The documentary "Flory's Flame" gets its Connecticut premiere this Saturday at the University of Hartford.
The film explores the life of composer and performer Flory Jagoda, who is credited with preserving the traditional Sephardic music of the Balkans, an art form that was nearly wiped away by the Nazis during World War II.
Flory Jagoda grew up in a little village near Sarajevo called Vlasenica, surrounded by a loving, tight-knit family -- parents, aunts, uncles, cousins, and grandparents, all descendants of the Sephardic Jews who were forced from their homes in Spain and Portugal by the Catholic Monarchy in the late 15th century.
As a child, Jagoda was taught the haunting Sephardic melodies of her ancestors, as well as Ladino, the language of the Sephardic Jews from her Nona, or grandmother.
"She had the strength that was put to her by her Nona to continue the heritage that we brought from Spain," said Jagoda in the documentary "Flory's Flame."
Sephardic songs are passed down generation by generation by the women in the family, according to guitarist and singer Susan Gaeta.
Back in the early 2000s, the West Hartford native became Jagoda's first protege. She has spent more than a decade learning from and performing with Flory Jagoda.
"There is a story that when the Jews were exiled from Spain, and the people were walking -- literally walking out of Spain -- the Rabbis asked the women to sing and play their tambourines," Gaeta said.
Flory was just 14 years old when she, like her Sephardi ancestors, became a refugee. With the Nazi army encroaching on her village, her father put her on a train to the Dalmation coast.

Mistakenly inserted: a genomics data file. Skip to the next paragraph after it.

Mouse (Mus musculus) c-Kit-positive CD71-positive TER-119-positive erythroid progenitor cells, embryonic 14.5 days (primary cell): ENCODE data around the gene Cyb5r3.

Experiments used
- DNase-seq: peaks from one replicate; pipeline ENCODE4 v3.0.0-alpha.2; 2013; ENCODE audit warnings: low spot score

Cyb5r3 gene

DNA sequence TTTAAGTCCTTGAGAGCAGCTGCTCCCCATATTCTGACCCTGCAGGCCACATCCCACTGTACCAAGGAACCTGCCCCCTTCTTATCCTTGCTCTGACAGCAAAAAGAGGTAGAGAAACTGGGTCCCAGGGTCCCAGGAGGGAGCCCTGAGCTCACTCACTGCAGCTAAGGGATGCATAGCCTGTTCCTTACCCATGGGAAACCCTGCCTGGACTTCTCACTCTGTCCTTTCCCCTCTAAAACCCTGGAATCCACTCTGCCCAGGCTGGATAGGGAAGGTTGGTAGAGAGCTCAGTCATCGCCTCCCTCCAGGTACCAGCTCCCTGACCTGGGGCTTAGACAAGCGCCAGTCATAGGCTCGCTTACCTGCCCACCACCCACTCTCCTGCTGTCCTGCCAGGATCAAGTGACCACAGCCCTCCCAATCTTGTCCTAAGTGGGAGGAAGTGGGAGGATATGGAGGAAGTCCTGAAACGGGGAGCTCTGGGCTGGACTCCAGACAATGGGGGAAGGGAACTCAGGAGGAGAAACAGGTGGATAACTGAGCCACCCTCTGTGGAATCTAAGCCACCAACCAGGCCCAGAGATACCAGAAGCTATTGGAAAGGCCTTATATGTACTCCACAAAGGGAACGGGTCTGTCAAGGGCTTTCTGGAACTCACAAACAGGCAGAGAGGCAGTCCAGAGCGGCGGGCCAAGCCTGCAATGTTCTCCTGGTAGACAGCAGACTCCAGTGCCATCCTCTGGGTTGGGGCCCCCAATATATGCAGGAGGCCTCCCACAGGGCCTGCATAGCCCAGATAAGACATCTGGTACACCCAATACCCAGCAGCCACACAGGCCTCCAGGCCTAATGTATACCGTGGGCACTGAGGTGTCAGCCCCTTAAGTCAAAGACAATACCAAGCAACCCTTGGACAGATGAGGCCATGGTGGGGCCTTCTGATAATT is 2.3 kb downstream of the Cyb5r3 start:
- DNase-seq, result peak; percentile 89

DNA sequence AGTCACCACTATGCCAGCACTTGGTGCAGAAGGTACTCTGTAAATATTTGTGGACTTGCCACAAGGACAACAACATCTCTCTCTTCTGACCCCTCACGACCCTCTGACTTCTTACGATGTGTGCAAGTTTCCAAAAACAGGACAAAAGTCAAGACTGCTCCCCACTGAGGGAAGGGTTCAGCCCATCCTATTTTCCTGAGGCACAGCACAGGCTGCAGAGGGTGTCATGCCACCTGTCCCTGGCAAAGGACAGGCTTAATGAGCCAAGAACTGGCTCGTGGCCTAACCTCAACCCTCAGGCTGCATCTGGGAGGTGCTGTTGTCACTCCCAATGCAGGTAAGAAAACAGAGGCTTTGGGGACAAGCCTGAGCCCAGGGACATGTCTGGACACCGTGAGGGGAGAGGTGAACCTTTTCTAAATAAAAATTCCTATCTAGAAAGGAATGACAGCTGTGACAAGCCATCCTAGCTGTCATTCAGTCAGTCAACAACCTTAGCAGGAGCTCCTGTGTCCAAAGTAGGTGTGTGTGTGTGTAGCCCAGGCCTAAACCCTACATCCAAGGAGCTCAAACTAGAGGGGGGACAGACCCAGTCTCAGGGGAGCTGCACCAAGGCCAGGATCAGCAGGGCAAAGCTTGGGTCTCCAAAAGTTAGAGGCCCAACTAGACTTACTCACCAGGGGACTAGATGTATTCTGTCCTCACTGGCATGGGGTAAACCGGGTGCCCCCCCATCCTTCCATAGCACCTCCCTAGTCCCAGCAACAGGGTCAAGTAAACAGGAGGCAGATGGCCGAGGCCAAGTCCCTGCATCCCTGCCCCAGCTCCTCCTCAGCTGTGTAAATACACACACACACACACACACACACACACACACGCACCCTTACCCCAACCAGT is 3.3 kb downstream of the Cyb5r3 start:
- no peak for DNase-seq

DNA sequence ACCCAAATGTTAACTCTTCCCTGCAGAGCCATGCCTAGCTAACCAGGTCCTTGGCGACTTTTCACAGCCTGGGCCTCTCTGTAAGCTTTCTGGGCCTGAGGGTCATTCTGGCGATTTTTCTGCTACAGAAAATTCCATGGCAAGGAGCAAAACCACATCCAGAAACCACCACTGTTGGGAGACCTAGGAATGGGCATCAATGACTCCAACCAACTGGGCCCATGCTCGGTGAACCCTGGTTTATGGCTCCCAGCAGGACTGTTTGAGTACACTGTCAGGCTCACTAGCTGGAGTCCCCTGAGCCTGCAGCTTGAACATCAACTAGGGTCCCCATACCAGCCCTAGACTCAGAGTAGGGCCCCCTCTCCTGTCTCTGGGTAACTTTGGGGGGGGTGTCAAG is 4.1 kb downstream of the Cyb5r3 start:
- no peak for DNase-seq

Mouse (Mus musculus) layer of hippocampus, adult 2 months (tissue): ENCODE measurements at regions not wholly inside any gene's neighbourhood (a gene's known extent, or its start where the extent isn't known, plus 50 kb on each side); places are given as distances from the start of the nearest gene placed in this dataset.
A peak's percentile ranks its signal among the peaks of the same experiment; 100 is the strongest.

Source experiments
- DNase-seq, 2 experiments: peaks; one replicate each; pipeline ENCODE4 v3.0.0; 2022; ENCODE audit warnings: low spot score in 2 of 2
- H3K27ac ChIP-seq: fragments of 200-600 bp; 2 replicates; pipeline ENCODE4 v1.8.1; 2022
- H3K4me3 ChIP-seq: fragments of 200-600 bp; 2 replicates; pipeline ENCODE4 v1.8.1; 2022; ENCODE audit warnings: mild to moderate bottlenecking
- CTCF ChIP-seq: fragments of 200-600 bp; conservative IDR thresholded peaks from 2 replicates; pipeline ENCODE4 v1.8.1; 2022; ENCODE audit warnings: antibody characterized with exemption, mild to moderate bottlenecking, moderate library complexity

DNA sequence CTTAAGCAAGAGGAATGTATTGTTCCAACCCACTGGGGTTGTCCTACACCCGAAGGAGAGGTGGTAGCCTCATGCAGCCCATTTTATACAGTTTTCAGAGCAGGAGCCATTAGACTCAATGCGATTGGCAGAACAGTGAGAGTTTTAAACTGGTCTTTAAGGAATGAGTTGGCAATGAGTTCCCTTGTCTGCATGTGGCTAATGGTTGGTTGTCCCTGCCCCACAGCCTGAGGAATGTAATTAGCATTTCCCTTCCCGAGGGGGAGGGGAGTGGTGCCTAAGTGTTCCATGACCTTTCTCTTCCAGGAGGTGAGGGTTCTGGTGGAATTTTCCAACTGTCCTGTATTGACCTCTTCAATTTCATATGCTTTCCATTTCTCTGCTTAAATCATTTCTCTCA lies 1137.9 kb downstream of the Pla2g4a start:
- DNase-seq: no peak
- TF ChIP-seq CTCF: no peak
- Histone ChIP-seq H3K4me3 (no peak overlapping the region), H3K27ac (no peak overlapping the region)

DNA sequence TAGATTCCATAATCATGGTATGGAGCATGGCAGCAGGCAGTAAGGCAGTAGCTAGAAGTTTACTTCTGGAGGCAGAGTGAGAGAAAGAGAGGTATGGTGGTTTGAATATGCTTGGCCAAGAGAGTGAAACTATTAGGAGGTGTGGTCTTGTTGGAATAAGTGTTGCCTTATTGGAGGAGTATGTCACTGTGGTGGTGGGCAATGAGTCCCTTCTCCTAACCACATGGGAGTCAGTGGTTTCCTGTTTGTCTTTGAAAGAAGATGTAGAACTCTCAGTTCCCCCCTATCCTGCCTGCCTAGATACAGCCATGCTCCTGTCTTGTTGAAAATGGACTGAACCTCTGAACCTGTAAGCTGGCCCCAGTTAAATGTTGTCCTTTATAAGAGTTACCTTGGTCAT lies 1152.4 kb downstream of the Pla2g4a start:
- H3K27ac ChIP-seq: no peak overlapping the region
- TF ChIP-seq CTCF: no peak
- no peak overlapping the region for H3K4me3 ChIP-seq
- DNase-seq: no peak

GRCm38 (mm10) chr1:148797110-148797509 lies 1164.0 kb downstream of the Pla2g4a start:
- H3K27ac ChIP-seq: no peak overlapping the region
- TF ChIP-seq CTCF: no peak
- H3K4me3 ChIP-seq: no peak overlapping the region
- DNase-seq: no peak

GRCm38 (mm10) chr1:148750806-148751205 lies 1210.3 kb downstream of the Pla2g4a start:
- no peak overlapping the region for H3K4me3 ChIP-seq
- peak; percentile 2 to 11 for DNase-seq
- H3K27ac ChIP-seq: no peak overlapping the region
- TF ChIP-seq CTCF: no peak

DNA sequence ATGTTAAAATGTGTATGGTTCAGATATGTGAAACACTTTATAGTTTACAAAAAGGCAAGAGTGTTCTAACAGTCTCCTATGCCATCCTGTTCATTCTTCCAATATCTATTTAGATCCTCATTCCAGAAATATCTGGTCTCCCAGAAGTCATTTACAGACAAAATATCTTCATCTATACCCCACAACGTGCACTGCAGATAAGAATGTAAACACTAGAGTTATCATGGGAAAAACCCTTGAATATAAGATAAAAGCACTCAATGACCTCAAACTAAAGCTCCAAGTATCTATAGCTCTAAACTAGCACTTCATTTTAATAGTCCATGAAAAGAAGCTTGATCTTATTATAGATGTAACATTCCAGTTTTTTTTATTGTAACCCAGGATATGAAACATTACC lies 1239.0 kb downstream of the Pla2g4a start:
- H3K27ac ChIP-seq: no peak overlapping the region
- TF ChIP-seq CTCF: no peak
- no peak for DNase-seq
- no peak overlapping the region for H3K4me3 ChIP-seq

Flory removed the yellow Star of David from her clothing, and was given a fake name and a counterfeit train ticket. She left with the clothes on her back and her little student accordion.
"She says that accordion saved her life," said Susan Gaeta. "She played and sang Croatian songs for the people on the train, and nobody asked for her forged ticket."
Flory's journey took her across the Adriatic Sea and to Italy, where she met and fell in love with an American soldier. She married Henry Jagoda and relocated to Virginia, along with her mother and father.
Tragically, her extended family -- 42 in all, including her beloved Nona -- were murdered by Nazi sympathizers in Vlasenica.
By the end of the war, the population of Sephardic Jews in the Balkans was nearly wiped out, and with it their unique culture. The pain of the Holocaust caused Flory Jagoda to set aside music and the memories of her childhood for decades.
But in her 40s, she embarked on a mission to resurrect the Sephardic music of the Balkans, and to celebrate the lives of the people she lost in the Holocaust through her own compositions.
"She has a lovely song called 'Laz Tiyas' which is about all of her aunts, and it's her history -- it's her own personal story," said Susan Gaeta. "She brings a lot of life to it with her memories. I just feel there is a lot of passion in her voice when she sings."
"There is something about a song," said Jagoda. "My Nona would say: If you can't put your soul and feeling into your song, don't bother singing."
Flory Jagoda turns 93 this month, and is still performing and composing.
In 2002, she was named a National Heritage Fellow by the National Endowment for the Arts for her efforts in passing on the tradition of Ladino music to a new generation of musicians, including Susan Gaeta.
The documentary "Flory's Flame" and a performance by members of Trio Sefardi, including Gaeta, will be presented at the University of Hartford's Wilde Auditorium Saturday night beginning at 7:00 pm.